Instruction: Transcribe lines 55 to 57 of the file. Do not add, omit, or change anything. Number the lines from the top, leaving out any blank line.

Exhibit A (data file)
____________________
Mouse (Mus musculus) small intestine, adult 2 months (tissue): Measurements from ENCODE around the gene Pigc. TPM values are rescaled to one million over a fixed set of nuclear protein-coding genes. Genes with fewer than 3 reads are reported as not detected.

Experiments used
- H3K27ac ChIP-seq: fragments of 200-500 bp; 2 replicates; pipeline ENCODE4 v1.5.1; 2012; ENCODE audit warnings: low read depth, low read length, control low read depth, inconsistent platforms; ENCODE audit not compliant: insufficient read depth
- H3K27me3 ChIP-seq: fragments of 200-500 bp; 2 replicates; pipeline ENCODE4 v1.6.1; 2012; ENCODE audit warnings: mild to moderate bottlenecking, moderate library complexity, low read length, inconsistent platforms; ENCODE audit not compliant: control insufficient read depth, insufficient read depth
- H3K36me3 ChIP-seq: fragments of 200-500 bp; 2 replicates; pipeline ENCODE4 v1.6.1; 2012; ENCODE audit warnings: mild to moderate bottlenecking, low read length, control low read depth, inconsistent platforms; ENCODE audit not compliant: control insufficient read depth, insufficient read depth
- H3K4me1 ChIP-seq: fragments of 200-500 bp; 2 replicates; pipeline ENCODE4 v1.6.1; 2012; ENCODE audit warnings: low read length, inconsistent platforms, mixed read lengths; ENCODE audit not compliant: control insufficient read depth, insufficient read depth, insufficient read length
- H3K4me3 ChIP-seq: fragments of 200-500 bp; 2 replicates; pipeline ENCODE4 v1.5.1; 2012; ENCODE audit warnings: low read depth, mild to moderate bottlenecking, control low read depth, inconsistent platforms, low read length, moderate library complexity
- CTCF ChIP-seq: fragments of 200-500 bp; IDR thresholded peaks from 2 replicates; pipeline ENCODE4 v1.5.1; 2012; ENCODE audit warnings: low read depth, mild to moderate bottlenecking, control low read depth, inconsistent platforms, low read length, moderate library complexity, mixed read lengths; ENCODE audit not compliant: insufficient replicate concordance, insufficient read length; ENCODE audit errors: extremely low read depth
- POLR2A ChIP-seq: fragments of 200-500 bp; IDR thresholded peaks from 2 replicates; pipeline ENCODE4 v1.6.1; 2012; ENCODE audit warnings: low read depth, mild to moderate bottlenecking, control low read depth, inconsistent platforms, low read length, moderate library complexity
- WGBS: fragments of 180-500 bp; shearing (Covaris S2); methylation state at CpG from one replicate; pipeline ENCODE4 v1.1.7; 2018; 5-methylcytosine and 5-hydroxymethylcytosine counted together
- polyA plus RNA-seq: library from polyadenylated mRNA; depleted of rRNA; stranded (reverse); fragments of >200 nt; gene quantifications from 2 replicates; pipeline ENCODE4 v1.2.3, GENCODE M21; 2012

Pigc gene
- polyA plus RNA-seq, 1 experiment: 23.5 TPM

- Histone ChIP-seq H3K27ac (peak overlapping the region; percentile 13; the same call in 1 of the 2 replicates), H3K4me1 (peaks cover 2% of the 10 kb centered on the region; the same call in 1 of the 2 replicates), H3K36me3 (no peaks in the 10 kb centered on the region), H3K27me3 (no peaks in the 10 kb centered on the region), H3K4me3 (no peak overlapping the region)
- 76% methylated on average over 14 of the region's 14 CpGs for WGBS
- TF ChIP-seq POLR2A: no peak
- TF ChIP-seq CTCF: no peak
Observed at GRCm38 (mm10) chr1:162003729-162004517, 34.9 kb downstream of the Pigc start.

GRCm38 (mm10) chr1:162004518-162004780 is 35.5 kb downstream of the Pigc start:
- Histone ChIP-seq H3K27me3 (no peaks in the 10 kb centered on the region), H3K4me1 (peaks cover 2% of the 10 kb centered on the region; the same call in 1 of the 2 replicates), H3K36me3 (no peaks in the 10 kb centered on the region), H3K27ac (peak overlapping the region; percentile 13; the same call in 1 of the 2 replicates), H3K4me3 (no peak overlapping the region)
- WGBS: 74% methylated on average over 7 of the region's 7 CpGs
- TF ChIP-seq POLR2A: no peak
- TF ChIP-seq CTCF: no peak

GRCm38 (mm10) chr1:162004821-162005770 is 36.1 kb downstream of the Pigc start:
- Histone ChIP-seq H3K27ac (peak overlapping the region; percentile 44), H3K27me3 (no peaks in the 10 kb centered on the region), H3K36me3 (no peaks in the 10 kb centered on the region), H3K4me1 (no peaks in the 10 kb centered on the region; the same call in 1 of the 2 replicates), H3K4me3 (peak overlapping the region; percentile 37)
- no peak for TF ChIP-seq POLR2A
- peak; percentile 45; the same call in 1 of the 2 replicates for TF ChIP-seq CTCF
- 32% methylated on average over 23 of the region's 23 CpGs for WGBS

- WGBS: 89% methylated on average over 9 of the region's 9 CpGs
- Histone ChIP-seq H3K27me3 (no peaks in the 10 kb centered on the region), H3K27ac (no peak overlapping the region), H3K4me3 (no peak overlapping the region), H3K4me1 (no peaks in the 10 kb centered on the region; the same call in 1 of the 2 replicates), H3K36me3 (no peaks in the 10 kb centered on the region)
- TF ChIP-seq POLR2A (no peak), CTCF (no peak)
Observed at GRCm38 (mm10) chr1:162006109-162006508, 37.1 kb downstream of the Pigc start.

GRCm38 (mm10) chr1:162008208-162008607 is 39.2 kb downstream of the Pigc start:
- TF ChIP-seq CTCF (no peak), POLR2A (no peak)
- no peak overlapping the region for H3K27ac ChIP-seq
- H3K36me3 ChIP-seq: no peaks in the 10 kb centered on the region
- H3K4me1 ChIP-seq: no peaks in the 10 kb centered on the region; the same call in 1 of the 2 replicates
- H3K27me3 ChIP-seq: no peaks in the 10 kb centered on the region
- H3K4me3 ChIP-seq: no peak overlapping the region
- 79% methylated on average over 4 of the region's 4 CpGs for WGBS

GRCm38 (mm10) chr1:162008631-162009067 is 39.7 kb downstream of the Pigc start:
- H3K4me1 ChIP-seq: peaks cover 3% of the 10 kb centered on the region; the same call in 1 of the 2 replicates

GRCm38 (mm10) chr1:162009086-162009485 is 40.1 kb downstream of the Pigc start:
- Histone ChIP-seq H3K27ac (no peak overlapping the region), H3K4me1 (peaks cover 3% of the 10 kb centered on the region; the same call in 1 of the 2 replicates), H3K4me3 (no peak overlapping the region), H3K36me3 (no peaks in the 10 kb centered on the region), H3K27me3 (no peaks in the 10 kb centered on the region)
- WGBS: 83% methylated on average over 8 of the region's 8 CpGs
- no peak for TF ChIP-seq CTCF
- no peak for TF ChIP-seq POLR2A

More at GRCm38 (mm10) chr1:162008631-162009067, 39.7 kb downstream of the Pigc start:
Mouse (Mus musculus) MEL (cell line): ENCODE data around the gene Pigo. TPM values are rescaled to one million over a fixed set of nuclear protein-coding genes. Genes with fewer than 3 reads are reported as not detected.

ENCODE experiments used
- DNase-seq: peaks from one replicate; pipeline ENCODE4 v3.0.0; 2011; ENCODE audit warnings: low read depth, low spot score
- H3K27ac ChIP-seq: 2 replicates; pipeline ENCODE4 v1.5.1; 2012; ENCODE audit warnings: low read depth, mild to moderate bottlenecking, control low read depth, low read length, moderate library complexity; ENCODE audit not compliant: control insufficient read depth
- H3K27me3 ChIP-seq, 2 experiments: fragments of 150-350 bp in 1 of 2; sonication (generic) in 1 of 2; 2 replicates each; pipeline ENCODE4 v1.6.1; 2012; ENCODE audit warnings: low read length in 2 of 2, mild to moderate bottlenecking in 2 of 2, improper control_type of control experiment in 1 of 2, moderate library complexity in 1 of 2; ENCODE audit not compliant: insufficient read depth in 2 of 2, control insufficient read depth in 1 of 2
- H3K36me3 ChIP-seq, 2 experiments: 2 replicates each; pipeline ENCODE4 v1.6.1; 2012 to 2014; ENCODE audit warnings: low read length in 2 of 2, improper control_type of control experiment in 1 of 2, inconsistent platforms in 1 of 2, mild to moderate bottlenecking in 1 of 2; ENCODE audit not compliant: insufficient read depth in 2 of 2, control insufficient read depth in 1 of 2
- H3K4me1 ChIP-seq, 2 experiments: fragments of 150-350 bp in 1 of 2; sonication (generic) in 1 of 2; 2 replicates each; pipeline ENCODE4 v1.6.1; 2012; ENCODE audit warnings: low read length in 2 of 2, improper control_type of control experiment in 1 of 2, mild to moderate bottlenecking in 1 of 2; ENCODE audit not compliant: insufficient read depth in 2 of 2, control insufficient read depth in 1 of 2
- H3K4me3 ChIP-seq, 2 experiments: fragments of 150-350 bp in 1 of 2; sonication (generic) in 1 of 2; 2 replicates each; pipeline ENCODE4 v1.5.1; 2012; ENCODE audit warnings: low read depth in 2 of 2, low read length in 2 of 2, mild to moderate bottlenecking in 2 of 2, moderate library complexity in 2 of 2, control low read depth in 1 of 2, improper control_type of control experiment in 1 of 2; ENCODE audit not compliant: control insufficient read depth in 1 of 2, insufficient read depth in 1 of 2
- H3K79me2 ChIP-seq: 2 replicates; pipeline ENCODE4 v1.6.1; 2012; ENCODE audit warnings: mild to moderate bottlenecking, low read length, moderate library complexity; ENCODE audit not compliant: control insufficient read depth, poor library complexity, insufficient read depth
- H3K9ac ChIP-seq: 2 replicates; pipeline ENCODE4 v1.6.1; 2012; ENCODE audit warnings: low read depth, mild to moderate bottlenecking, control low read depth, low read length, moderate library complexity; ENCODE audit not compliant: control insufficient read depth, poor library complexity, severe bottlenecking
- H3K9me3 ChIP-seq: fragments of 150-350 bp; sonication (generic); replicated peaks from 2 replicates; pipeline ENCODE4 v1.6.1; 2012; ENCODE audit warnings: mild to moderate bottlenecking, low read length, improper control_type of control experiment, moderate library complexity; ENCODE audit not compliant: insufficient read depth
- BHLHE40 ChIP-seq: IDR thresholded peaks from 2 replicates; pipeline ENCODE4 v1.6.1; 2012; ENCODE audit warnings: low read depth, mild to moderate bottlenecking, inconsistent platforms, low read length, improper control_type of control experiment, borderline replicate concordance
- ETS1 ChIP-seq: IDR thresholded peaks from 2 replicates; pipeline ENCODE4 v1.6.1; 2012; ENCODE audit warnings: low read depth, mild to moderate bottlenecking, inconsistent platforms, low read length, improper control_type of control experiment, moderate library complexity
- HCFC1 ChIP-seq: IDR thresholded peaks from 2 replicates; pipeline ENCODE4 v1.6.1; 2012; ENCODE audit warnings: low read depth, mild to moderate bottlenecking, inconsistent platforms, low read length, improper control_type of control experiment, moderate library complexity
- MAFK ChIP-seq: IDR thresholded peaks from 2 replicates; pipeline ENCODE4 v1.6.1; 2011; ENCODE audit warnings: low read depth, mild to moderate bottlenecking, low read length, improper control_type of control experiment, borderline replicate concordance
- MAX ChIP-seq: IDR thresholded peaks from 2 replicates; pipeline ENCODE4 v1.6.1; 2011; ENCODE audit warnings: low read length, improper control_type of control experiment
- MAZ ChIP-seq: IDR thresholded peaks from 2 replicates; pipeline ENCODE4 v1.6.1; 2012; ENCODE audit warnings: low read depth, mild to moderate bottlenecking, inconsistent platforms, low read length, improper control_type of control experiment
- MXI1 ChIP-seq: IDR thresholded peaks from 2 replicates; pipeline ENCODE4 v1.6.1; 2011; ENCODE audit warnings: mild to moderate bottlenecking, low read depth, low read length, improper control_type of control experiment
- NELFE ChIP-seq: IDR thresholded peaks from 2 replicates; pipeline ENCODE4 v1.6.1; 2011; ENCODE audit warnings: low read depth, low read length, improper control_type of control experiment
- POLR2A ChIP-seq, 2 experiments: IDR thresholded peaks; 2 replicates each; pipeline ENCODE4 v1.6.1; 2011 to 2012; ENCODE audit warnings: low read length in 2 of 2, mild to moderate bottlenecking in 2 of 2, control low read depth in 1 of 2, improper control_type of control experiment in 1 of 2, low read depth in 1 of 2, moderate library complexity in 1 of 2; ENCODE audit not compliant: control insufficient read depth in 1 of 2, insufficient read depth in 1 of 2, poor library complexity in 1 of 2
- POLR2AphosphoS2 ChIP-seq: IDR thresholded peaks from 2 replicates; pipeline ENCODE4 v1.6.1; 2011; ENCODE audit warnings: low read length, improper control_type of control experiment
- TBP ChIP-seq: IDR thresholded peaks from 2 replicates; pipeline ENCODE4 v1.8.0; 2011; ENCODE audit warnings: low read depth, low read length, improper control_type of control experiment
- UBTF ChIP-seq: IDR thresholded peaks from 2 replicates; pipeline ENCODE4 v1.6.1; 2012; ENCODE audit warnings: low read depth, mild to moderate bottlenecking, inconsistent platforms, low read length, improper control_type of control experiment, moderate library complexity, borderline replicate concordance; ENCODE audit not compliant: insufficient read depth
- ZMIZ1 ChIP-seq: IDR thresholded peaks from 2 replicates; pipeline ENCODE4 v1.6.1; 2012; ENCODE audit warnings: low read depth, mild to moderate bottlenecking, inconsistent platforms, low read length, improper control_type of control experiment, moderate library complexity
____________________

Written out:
- H3K4me1 ChIP-seq, 2 experiments: fragments of 150-350 bp in 1 of 2; sonication (generic) in 1 of 2; 2 replicates each; pipeline ENCODE4 v1.6.1; 2012; ENCODE audit warnings: low read length in 2 of 2, improper control_type of control experiment in 1 of 2, mild to moderate bottlenecking in 1 of 2; ENCODE audit not compliant: insufficient read depth in 2 of 2, control insufficient read depth in 1 of 2
- H3K4me3 ChIP-seq, 2 experiments: fragments of 150-350 bp in 1 of 2; sonication (generic) in 1 of 2; 2 replicates each; pipeline ENCODE4 v1.5.1; 2012; ENCODE audit warnings: low read depth in 2 of 2, low read length in 2 of 2, mild to moderate bottlenecking in 2 of 2, moderate library complexity in 2 of 2, control low read depth in 1 of 2, improper control_type of control experiment in 1 of 2; ENCODE audit not compliant: control insufficient read depth in 1 of 2, insufficient read depth in 1 of 2
- H3K79me2 ChIP-seq: 2 replicates; pipeline ENCODE4 v1.6.1; 2012; ENCODE audit warnings: mild to moderate bottlenecking, low read length, moderate library complexity; ENCODE audit not compliant: control insufficient read depth, poor library complexity, insufficient read depth